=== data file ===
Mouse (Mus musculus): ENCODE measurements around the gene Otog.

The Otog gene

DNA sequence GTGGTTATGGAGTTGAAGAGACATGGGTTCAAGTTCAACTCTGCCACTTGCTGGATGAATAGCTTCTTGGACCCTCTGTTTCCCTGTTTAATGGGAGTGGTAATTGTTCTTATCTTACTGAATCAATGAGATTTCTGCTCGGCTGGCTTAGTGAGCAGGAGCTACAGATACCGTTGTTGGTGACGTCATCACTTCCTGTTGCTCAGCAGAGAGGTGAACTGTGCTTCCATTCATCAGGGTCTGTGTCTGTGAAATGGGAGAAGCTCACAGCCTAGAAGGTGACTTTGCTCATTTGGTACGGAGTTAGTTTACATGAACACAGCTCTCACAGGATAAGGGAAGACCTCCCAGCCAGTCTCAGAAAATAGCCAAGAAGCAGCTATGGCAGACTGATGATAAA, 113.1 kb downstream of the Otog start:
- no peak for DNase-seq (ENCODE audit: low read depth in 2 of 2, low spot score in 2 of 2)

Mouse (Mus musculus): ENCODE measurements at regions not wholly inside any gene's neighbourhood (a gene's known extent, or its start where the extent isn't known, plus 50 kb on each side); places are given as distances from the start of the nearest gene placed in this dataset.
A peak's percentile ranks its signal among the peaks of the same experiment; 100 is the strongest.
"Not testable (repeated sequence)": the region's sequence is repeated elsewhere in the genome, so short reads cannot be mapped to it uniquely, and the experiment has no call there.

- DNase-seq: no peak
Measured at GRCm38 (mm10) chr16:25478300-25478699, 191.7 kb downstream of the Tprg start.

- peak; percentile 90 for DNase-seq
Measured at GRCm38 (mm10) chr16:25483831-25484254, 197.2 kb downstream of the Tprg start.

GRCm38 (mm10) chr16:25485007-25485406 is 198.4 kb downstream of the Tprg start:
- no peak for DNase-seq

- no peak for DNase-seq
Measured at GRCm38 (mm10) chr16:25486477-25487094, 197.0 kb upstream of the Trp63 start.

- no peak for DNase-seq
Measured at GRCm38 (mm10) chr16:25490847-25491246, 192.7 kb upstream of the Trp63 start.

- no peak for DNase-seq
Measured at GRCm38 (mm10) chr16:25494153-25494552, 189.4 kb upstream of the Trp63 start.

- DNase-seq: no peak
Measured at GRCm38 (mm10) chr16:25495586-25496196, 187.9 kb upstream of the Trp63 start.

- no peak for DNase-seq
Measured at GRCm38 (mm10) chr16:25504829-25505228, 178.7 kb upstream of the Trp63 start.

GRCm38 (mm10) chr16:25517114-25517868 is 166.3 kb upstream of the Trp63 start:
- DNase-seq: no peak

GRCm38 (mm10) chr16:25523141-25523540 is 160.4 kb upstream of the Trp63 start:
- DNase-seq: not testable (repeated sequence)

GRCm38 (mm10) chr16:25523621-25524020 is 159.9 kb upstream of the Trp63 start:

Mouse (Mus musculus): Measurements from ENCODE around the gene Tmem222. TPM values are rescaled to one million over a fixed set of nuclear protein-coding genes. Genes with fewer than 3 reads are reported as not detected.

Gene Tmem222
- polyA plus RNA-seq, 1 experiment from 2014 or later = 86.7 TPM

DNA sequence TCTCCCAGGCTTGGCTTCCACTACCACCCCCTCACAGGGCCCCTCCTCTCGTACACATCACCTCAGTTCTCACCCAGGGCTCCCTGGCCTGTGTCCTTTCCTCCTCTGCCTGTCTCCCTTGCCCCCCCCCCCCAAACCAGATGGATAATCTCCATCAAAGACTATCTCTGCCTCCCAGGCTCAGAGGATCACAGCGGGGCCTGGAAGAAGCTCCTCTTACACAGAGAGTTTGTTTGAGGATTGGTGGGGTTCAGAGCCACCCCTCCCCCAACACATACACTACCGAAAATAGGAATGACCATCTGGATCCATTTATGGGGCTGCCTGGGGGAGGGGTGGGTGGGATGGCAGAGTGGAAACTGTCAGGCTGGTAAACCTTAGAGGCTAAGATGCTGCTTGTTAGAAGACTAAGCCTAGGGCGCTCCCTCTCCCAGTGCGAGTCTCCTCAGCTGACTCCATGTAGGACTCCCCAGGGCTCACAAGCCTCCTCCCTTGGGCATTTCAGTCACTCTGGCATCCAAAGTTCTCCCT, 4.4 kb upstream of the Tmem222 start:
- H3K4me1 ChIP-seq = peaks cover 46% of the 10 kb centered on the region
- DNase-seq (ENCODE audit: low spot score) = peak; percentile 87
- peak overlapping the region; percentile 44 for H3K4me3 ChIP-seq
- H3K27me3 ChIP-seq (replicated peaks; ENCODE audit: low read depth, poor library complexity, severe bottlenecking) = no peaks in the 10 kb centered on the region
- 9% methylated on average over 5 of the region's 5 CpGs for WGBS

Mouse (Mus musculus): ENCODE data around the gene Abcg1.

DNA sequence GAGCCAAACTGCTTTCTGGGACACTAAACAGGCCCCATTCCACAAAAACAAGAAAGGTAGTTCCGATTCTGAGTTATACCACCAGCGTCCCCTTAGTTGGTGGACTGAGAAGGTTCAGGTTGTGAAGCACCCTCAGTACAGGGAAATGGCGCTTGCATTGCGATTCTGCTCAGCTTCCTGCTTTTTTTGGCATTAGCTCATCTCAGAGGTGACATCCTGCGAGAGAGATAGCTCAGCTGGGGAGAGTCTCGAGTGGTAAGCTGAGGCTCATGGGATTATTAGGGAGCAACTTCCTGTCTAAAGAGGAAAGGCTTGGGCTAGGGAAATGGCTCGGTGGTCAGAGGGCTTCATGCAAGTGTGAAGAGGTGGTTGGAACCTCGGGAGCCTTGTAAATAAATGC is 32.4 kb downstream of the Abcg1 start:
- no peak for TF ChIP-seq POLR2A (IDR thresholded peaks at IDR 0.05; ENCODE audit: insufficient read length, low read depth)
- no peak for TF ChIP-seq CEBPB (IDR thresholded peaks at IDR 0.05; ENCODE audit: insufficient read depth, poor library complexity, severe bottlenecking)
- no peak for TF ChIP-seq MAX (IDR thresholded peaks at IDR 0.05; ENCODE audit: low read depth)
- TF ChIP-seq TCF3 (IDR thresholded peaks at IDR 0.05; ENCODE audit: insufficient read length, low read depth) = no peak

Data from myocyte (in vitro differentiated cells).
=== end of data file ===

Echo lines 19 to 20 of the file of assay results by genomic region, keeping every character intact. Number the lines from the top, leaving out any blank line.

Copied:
Measured at GRCm38 (mm10) chr16:25494153-25494552, 189.4 kb upstream of the Trp63 start.

- DNase-seq: no peak